Tennis Elbow

Written by: Nurudeen Tijani

The article below answers common questions about tennis elbow and weight lifting. However, if you want an immediate solution, you can get instant access to TitaniumPhysique. Our program will guide you to a pain-free lifting experience. Ready to get started?

An illustration of tennis elbow pain and forearm extensor muscles
An illustration of tennis elbow pain and forearm extensor muscles

Tennis Elbow and Weight Lifting (FAQ)


1.  Why does the outside part of my elbow hurt from weight lifting and how do I fix it?

Pain in the outer elbow while lifting weights can have several causes. These include restricted triceps and forearm muscles, inadequate warm-up of these muscle groups before exercise, excessive resistance, incorrect form or lifting technique, and sudden increases in training volume. All these factors, alone or in combination, can lead to pain in the outside part of your elbow. However, the primary cause is restricted (shortened, tight, and tense) triceps and forearm muscles.

To cure and prevent this condition, prioritize proper form, gradually increase weights, allow for adequate rest periods, and, most importantly, maintain pliable triceps and forearm muscles through self-myofascial release (SMR) exercises. These exercises can help relieve muscle restrictions and minimize the risk of injury, overuse, and inflammation.

2.  What is tennis elbow and what causes it?

Tennis elbow, also known as lateral epicondylitis, is a type of elbow tendonitis where pain occurs outside the elbow. It can develop gradually over time (chronic) or occur suddenly (acute) while lifting weights.

What causes it?

Short answer: The tendon on the outer part of the elbow (extensor tendon) becomes overstressed and inflamed. This inflammation causes pain (sharp or dull) on the outer part of the elbow.

Long answer: The triceps and forearm muscles can become restricted when you lift weights over an extended period. This restriction occurs as the muscles shorten, tighten, and tense up due to muscular contraction, overuse, and a lack of myofascial release. These tight muscles can then overstretch, strain, and inflame the extensor tendon and the surrounding tissues around the elbow. As a result, you may experience pain on the outside part of the elbow during exercises such as bench presses, push-ups, pull-ups, overhead presses, and tricep pushdowns.

Important: Apart from musculoskeletal injuries (muscle and tendon-related pain), other medical conditions can contribute to outer elbow pain during weight training. These include nerve entrapment and compression, bone fractures and dislocations, and arthritis, which causes joint inflammation, pain, and stiffness. If your condition is medically related, it's essential to consult your healthcare provider to ensure no structural issues with your elbow.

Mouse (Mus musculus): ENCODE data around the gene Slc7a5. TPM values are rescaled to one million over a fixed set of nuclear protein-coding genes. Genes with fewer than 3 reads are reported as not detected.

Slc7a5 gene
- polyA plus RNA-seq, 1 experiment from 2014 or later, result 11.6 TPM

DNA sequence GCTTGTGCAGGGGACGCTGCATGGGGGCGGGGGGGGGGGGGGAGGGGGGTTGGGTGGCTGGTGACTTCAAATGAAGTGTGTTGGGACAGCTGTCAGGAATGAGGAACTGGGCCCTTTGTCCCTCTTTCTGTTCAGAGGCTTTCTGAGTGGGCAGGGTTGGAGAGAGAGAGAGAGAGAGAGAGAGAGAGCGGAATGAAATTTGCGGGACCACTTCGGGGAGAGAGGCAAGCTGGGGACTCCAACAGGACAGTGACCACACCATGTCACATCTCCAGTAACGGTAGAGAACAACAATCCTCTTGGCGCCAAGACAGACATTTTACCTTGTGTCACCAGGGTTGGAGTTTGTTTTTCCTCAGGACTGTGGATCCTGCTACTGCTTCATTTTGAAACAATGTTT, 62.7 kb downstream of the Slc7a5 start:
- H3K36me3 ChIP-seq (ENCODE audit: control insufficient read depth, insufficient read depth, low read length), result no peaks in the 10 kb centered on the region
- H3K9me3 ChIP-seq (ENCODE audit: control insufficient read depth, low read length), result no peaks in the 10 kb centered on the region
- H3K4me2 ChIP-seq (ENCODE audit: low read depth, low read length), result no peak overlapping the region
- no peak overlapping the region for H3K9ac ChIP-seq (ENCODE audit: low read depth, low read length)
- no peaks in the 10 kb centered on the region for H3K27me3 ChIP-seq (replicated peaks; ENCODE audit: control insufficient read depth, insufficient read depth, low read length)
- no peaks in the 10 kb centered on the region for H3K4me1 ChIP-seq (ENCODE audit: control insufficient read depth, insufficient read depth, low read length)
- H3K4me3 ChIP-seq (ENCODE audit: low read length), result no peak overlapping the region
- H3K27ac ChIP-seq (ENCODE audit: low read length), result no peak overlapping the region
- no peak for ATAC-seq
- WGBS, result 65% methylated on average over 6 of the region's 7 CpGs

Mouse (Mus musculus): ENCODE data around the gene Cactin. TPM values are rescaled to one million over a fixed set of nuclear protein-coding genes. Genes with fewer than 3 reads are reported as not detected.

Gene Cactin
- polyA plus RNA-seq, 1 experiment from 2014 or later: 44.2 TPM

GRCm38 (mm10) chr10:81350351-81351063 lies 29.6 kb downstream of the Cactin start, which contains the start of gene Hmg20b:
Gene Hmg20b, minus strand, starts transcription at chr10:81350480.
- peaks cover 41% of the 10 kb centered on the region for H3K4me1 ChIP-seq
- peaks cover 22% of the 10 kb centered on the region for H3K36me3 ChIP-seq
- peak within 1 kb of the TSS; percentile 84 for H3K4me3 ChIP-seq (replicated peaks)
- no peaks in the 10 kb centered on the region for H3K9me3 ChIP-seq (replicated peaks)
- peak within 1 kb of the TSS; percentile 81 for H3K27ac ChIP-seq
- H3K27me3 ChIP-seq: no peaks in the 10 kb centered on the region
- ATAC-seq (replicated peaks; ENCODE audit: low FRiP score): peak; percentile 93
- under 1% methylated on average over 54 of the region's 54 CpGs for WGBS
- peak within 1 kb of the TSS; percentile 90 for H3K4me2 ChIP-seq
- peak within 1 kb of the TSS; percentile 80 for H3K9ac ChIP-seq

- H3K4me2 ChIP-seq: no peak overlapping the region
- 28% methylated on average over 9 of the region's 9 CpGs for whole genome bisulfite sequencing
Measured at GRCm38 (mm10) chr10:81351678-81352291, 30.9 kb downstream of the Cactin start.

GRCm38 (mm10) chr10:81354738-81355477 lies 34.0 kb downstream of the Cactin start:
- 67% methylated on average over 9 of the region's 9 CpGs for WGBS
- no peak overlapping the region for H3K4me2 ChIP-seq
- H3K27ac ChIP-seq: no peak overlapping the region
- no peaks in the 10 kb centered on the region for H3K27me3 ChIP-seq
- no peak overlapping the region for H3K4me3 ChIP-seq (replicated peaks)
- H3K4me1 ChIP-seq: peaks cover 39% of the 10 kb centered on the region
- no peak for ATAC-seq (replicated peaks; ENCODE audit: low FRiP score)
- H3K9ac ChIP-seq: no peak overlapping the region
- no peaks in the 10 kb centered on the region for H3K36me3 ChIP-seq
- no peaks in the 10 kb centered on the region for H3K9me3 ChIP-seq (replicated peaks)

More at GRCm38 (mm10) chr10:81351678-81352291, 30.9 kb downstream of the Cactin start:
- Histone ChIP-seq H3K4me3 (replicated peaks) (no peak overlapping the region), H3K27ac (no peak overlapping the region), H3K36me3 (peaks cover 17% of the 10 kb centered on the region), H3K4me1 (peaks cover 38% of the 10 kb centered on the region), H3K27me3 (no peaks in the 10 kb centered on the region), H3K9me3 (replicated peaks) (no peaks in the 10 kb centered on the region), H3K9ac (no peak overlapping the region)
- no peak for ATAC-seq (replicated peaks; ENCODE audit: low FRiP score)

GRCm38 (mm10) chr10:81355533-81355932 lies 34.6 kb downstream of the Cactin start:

An illustration of the forearm extensor muscles and tendon

Image source: Google Images

3.  Can you get tennis elbow from lifting weights?

Yes, you can develop tennis elbow from weight lifting. However, it's essential to understand that weight training is not the underlying cause of this condition. Instead, lifting can trigger acute tennis elbow or worsen chronic pain. The root causes of tennis elbow from lifting include chronic inflammation, magnesium deficiency, and muscle restriction.

For a comprehensive article on the root causes of elbow pain, which covers different types of elbow tendonitis (including golfer's elbow and triceps tendonitis), elbow bursitis, chronic versus acute elbow pain, and the fastest way to cure these conditions, check out this guide on elbow problems.

4.  Can the bench press cause tennis elbow?

The bench press does not cause tennis elbow when performed correctly. However, it can trigger or worsen the condition. "Push" exercises such as bench presses engage the triceps and forearm muscles, which can become tight and shortened over time, reducing flexibility. This tightness and lack of elasticity can overload the muscles and place excessive tension on the tendons during bench presses. When the forearm and triceps muscles are overloaded, it can stress and inflame the elbow/triceps tendons, leading to acute elbow pain (sharp pain) or exacerbating chronic elbow pain (dull pain).

nurudeen performing flat barbell bench press and incline barbell bench press

Nurudeen performs a barbell bench press during a chest workout at the gym (2021). The bench press is highly effective for building upper body strength and targeting the chest muscles. It primarily engages the pectoral, shoulder, and triceps muscles. It's important to note that "push" exercises like the bench press can trigger or worsen conditions such as tennis elbow, golfer's elbow, and triceps tendonitis.

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5.  Why do I suddenly feel pain on the outside of my elbow without apparent cause?

The muscle conditions that lead to outer elbow pain develop gradually and cumulatively over time. The triceps and forearm muscles can become restricted through repetitive use, causing them to shorten and lose elasticity. This process of muscle restriction can take months or even years to develop.

When these muscles have become restricted for months, gripping objects tightly, engaging in workouts, and lifting weights can suddenly trigger elbow pain without apparent cause. Unfortunately, most individuals are often unaware of the restricted state of their forearm or triceps muscles until they experience this sudden onset of elbow pain during these activities.